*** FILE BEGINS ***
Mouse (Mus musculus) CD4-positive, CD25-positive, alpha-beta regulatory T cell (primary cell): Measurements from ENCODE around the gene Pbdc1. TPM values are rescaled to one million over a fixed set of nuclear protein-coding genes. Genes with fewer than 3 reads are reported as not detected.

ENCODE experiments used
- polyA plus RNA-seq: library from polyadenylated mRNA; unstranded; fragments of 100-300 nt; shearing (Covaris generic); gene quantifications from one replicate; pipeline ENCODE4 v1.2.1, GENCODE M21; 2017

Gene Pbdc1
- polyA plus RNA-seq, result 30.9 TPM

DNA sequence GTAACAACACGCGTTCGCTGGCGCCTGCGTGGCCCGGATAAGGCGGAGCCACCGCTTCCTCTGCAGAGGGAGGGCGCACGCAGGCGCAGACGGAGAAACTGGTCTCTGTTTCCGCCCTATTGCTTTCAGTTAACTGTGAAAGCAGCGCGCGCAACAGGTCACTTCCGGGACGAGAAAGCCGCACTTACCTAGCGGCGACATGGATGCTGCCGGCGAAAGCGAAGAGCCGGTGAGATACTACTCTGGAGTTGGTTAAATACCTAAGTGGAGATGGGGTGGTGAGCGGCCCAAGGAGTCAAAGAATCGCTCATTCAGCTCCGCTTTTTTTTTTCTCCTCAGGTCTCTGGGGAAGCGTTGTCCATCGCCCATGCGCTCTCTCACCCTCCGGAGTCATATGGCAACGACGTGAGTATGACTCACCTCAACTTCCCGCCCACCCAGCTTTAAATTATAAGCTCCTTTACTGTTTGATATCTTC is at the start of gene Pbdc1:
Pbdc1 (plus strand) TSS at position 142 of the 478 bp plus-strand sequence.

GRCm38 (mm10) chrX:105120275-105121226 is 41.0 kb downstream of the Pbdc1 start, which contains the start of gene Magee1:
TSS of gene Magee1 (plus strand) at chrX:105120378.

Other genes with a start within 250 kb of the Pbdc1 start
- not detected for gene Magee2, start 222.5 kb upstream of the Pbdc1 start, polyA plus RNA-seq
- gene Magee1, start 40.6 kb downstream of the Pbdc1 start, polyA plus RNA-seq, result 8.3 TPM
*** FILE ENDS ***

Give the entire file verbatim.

Mouse (Mus musculus) CD4-positive, CD25-positive, alpha-beta regulatory T cell (primary cell): Measurements from ENCODE around the gene Pbdc1. TPM values are rescaled to one million over a fixed set of nuclear protein-coding genes. Genes with fewer than 3 reads are reported as not detected.

ENCODE experiments used
- polyA plus RNA-seq: library from polyadenylated mRNA; unstranded; fragments of 100-300 nt; shearing (Covaris generic); gene quantifications from one replicate; pipeline ENCODE4 v1.2.1, GENCODE M21; 2017

Gene Pbdc1
- polyA plus RNA-seq, result 30.9 TPM

DNA sequence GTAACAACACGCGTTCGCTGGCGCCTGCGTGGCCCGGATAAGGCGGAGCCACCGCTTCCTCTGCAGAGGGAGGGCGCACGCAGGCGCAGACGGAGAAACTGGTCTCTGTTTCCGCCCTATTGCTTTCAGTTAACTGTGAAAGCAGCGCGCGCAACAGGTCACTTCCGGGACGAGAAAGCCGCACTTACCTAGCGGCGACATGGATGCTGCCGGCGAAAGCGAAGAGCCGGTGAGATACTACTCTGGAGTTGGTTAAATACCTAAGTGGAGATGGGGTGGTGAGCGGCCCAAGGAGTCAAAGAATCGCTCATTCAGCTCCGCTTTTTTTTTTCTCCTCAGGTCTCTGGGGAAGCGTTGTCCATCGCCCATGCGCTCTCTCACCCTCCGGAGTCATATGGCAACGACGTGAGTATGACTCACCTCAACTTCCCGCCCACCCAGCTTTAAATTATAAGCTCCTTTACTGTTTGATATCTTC is at the start of gene Pbdc1:
Pbdc1 (plus strand) TSS at position 142 of the 478 bp plus-strand sequence.

GRCm38 (mm10) chrX:105120275-105121226 is 41.0 kb downstream of the Pbdc1 start, which contains the start of gene Magee1:
TSS of gene Magee1 (plus strand) at chrX:105120378.

Other genes with a start within 250 kb of the Pbdc1 start
- not detected for gene Magee2, start 222.5 kb upstream of the Pbdc1 start, polyA plus RNA-seq
- gene Magee1, start 40.6 kb downstream of the Pbdc1 start, polyA plus RNA-seq, result 8.3 TPM